By Alfred Adams .
Have you considered the devastating impact the killer disease Malaria could have on agriculture, labour and other businesses? Considering the fact that the mainstay of Ghana’s economy is hinged on agriculture, what do you foresee the sector to be like in the near future, if the malaria disease is prevalent in the chain of production-labour and manpower?
The government flagship programme, Planting for Food and Jobs, for example, is likely to suffer a major blow if those (labour and manpower) involved in the chain of delivery of this programme are down from malaria. In fact, productivity, we needn’t be told, would go down if agricultural workers are constantly hit by malaria.
It is as a result of this that measures would have to be introduced in educating and sensitising the agriculture worker and businesses on the need to fight the deadly malaria disease. In keeping the agricultural worker and businesses safe, Private Sector Malaria Prevention (PSMP) has shown the way with an initiative, not to only sensitise and educate the agricultural worker and businesses, but to battle the deadly disease.
PSMP, for short, has introduced an initiative known as ‘Malaria Safe’, a project by the John Hopkins Center for Communication, designed to help businesses tackle malaria as a health issue in the workplace, as well as surrounding communities.
The ultimate goal is to build a partnership of active companies that are benefiting from protecting employees and communities through Malaria Safe actions. The initiative guides businesses to implement malaria prevention initiatives for employees and their dependents.
In line with that, it has introduced what it calls Malaria Safe actions that agribusinesses could take to reduce the burden of malaria on businesses. It categorised the four actions or pillars as Prevention, Education, Visibility and Championing.
Recent studies report that measures to prevent malaria, do not only save lives, but also have direct effects on agricultural productivity. Considering the fact that the impact of malaria on farm businesses, particularly among agricultural workers, could be devastating, the initiative launched by the PSMP to battle the disease can be a major cure in reducing the menace.
This is because, considering the Western Region as an agricultural area, it is on record that 24% of the population are prone to malaria, a situation that calls for the quick intervention and introduction of PSMP ‘Malaria Safe’ action.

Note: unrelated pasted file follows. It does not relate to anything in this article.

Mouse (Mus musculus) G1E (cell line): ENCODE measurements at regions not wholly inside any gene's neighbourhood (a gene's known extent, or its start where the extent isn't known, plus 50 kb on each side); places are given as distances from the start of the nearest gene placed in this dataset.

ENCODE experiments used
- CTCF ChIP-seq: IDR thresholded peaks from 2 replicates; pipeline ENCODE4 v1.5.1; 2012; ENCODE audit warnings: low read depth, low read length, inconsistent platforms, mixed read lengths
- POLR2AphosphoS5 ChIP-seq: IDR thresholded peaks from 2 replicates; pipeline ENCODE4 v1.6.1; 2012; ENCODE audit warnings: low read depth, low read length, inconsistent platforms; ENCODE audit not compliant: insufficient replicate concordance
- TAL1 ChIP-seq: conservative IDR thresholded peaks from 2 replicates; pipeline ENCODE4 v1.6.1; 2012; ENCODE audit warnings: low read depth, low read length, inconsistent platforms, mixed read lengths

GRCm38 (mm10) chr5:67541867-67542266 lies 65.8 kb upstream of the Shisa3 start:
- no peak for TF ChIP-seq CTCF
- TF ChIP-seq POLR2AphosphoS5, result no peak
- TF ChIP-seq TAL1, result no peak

Recent studies reports that measures to prevent malaria, not only save lives, but also a direct effect on agricultural productivity. A clear case study is the Malaria Safe action, as implemented by Volta River Estates, an agricultural company.
In implementing the action, the agribusiness malaria cases dropped from 41% from 321 in 2007, to 187 in 2008 and to 184 in 2010 (increased to 261 in 2011, only to fall to 189 in 2012). Malaria-related absenteeism fell from 410 in 2007, with decreases until 2012, when a total of 176 days, a 53.3% reduction, was recorded.
Speaking at a Malaria Safe and Agriculture workshop, Mr. Richard Kpabitey, Monitoring and Evaluation, PSMP, underscoring the need to fight malaria among agricultural workers, reminded agribusinesses, particularly farmers, of certain activities on their farms that created breeding grounds for the malaria-transmitting mosquito, which he attributed to activities like damming, irrigation and communities living close to reservoirs.
He mentioned that the impact of malaria on a farm could be very devastating. This is, because, malaria could strike farmer-communities at critical planting, weeding and harvesting times.
He added that farmers with malaria tend to harvest only 40% of their crops and lose 22 days of work, an indication that productivity was affected.
He told the workshop that the cost of malaria to agribusinesses in the country in 2016 was GH¢2,757,434 and 80% of the amount was expended on treatment for employees.
The Regional Director of the Ministry of Food and Agriculture (MoFA), Alhaji Abdel Razak Ziblim, urged civil stakeholders and non-governmental organisations to help in fighting malaria among agricultural businesses.
He said, considering Ghana as an agriculture-based economy, it was likely to suffer if the chain of delivery-labour and manpower was affected by malaria.
Participants at the workshop included officials from the regional and district directorates of the MoFA, Department of Cooperatives, farmer-based organisations, and Ghana Health Service among others.